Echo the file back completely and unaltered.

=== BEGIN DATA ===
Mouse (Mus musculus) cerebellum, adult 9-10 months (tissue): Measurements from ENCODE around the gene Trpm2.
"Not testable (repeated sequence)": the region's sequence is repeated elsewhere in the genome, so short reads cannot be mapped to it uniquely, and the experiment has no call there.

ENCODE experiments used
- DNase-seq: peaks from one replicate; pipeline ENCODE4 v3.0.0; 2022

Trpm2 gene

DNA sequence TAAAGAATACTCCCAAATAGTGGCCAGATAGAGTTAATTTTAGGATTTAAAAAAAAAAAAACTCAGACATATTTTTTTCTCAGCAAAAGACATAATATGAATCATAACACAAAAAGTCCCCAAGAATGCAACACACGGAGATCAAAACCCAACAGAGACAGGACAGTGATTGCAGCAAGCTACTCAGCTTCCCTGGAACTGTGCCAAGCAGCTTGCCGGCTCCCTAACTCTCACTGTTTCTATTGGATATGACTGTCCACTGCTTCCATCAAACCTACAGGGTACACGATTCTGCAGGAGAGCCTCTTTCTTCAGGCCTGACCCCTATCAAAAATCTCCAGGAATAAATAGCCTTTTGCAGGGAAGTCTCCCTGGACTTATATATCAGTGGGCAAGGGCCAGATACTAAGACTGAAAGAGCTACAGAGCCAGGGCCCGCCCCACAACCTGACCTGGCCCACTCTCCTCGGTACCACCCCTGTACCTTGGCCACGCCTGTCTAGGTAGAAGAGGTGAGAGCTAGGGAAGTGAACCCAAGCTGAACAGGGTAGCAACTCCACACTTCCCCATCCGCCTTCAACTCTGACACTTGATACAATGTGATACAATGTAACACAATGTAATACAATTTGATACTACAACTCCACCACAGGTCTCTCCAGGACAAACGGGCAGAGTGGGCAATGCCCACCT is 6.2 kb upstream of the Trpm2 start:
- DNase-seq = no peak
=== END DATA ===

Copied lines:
Mouse (Mus musculus) cerebellum, adult 9-10 months (tissue): Measurements from ENCODE around the gene Trpm2.
"Not testable (repeated sequence)": the region's sequence is repeated elsewhere in the genome, so short reads cannot be mapped to it uniquely, and the experiment has no call there.

ENCODE experiments used
- DNase-seq: peaks from one replicate; pipeline ENCODE4 v3.0.0; 2022

Trpm2 gene

DNA sequence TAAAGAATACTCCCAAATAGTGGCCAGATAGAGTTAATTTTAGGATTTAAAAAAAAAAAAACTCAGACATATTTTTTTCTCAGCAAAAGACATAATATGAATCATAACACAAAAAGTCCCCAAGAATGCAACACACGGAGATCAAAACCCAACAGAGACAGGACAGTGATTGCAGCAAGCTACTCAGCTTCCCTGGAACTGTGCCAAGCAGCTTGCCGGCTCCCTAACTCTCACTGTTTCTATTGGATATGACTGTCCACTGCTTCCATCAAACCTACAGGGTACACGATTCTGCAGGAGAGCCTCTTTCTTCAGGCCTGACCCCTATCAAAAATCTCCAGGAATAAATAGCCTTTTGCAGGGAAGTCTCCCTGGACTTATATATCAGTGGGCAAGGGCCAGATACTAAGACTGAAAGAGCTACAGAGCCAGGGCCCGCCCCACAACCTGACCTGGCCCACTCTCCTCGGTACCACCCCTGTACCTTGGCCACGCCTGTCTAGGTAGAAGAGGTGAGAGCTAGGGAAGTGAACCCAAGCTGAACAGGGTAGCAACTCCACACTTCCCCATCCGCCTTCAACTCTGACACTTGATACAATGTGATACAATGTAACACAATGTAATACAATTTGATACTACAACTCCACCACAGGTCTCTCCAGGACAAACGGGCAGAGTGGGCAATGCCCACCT is 6.2 kb upstream of the Trpm2 start:
- DNase-seq = no peak